What’s My Motivation? Why you play a piece of music in class is just as, if not more, important than what you play. Says Erb: “If music feels like it’s supporting and coming from the teaching of the sutras, then we should have a playful experience in our practice. But if it’s an indulgence, or [a way of] seeking diversion [or] entertainment, then that may be coming from the ego needing to prop itself up.”
Are You Experienced? Doing something unconventional in a yoga class is not unheard of. But the right to break the rules is earned through years of experience and an intuition honed over hundreds of classes. Gurushabd Singh KhalsaGurmukh’s husband and partner in their Los Angeles studio, Golden Bridge, and an expert in the science of Naad, or sound current-acknowledges that Gurmukh doesn’t always follow the guidelines set out by the late Yogi Bhajan, the master of Kundalini Yoga. “After he started teacher training, his take was, ‘I can’t give teachers license to do anything they want, because they do not have the proper discrimination yet,'” Gurushabd explains. “That does not apply to someone like Gurmukh, who’s been practicing these teachings for 35 years and absolutely manipulates the music to raise the consciousness in her class. So how do you apply this ruling? It’s very difficult.” Experience is the key.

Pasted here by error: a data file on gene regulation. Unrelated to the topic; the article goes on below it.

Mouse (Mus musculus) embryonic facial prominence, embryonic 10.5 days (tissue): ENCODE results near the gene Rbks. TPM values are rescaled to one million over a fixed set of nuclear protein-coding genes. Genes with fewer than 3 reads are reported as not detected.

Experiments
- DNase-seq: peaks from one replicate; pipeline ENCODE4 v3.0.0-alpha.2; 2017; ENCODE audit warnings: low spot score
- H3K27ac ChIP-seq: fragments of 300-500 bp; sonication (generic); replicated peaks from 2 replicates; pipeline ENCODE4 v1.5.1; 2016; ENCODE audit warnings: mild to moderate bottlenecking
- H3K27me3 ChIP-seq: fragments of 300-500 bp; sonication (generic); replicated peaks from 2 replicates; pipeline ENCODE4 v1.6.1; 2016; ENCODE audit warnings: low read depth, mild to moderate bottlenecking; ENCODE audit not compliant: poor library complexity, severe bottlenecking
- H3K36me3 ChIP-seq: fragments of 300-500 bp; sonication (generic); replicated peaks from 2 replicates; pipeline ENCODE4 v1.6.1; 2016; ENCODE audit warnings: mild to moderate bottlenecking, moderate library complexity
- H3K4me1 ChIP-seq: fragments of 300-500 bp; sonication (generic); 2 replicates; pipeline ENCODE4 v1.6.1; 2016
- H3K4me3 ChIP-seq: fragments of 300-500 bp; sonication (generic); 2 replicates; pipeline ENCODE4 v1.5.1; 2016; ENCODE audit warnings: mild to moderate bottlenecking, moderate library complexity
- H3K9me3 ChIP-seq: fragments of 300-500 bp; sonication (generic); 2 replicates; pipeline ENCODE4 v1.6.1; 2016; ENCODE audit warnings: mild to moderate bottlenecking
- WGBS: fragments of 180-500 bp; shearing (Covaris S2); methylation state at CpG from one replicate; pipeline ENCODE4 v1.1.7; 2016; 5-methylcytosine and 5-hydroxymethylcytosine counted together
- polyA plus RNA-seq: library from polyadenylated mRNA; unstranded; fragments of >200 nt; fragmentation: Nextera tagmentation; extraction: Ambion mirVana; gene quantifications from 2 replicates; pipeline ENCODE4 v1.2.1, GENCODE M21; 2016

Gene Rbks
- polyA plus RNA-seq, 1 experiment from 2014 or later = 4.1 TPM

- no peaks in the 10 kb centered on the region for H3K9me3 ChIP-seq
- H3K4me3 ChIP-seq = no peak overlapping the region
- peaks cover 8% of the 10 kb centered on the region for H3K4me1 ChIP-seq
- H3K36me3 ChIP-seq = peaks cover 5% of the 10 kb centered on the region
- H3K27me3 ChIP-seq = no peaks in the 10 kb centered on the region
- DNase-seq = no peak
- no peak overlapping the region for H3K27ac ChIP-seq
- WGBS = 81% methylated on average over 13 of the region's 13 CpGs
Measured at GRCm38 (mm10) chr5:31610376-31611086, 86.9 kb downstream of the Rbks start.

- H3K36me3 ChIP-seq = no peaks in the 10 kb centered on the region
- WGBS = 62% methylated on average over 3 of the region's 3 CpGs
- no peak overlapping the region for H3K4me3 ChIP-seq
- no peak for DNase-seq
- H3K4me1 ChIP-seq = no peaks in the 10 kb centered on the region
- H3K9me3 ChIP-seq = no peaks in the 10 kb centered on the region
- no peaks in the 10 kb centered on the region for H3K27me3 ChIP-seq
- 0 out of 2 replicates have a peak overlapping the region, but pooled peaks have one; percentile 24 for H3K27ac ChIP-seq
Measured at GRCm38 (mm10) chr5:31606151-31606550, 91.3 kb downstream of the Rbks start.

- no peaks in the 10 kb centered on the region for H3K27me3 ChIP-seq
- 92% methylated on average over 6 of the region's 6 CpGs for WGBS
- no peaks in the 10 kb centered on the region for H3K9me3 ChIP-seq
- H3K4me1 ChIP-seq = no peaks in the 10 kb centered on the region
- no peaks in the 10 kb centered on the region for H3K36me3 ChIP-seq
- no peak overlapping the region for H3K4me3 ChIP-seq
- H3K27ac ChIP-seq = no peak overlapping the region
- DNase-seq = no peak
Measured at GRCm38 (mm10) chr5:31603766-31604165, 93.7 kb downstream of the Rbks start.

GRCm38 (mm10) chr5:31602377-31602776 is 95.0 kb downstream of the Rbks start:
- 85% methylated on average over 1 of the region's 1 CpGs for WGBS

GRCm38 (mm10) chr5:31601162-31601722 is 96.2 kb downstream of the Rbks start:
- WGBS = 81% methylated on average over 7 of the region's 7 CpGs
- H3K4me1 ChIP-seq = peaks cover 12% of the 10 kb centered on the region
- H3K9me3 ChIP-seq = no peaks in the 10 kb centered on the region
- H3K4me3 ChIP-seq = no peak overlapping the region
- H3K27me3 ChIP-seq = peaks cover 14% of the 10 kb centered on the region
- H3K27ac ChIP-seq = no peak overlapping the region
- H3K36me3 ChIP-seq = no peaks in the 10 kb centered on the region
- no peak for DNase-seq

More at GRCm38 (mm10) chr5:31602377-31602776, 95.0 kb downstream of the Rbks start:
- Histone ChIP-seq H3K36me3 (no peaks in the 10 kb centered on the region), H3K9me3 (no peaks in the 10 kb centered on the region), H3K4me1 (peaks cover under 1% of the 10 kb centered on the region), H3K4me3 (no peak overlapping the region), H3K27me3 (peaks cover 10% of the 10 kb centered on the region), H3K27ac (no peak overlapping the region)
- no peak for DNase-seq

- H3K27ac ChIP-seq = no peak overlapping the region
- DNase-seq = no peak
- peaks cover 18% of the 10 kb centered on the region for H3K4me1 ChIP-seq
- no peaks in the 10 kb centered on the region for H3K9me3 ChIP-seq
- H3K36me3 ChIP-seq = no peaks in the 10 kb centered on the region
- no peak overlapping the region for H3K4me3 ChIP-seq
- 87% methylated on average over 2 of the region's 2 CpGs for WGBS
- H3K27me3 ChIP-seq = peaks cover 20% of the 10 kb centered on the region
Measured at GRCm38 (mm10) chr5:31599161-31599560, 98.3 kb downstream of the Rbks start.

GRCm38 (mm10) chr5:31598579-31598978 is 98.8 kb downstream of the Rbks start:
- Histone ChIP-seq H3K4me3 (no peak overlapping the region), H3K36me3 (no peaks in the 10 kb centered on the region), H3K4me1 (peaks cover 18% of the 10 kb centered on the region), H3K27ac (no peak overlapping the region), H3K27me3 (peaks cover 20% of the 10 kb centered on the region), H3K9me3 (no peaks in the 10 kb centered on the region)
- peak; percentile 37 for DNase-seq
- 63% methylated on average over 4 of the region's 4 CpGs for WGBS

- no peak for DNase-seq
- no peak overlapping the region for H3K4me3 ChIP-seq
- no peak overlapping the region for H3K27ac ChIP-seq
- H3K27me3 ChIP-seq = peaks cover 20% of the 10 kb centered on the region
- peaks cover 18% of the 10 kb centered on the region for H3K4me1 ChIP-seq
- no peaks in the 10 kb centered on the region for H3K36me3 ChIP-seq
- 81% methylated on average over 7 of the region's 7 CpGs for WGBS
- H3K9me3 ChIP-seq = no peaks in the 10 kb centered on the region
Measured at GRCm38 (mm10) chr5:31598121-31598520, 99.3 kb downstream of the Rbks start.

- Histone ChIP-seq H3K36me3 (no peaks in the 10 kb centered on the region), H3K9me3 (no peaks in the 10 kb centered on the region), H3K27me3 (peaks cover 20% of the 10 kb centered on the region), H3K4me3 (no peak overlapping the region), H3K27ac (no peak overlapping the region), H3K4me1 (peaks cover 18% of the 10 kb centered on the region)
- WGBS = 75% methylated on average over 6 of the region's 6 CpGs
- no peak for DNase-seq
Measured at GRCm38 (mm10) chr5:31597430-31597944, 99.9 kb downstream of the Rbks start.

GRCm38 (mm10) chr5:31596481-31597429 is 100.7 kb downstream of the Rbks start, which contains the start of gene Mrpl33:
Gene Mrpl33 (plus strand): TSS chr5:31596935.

The Sound of Silence. “Sound is there to reveal silence,” says Erb. When the music stops, there’s still so much song: the sound of your breath, the beating of your heart, the cacophony of nature and humanity outside the studio. Sometimes music can mask the more subtle sounds that bring us closer to our inner rhythms. “The illumined state of mind, the atomic level of wave energy within ourselves, is all completely sound,” says Gurushabd. “There’s no getting away from sound.”
The Ear of the Beholder. “Sometimes music makes you feel that you have had some kind of experience,” Lerner says. “But music may be confusing what it is you experience.” Ultimately, Lerner and Erb are cautious about music, because they know that it is highly personal.
Perhaps my Bob Marley catharsis was extraneous to the yoga. And yet, there’s a part of me that longs for the real and the raw in my yoga practice. For one, I’m tired of “yoga music,” the ubiquitous, fluffy ear candy that you hear in waiting rooms and classrooms across the country. Others might call it “spiritual” music because it’s lilting, but to my ear, much of it is listless and insipid, with no spirit whatsoever.
Give me Bob Marley any day of the week.
Dan Charnas has been teaching Kundalini Yoga for more than a decade and studied under Gurmukh and the late Yogi Bhajan, Ph.D. He lives, writes, and teaches in New York City.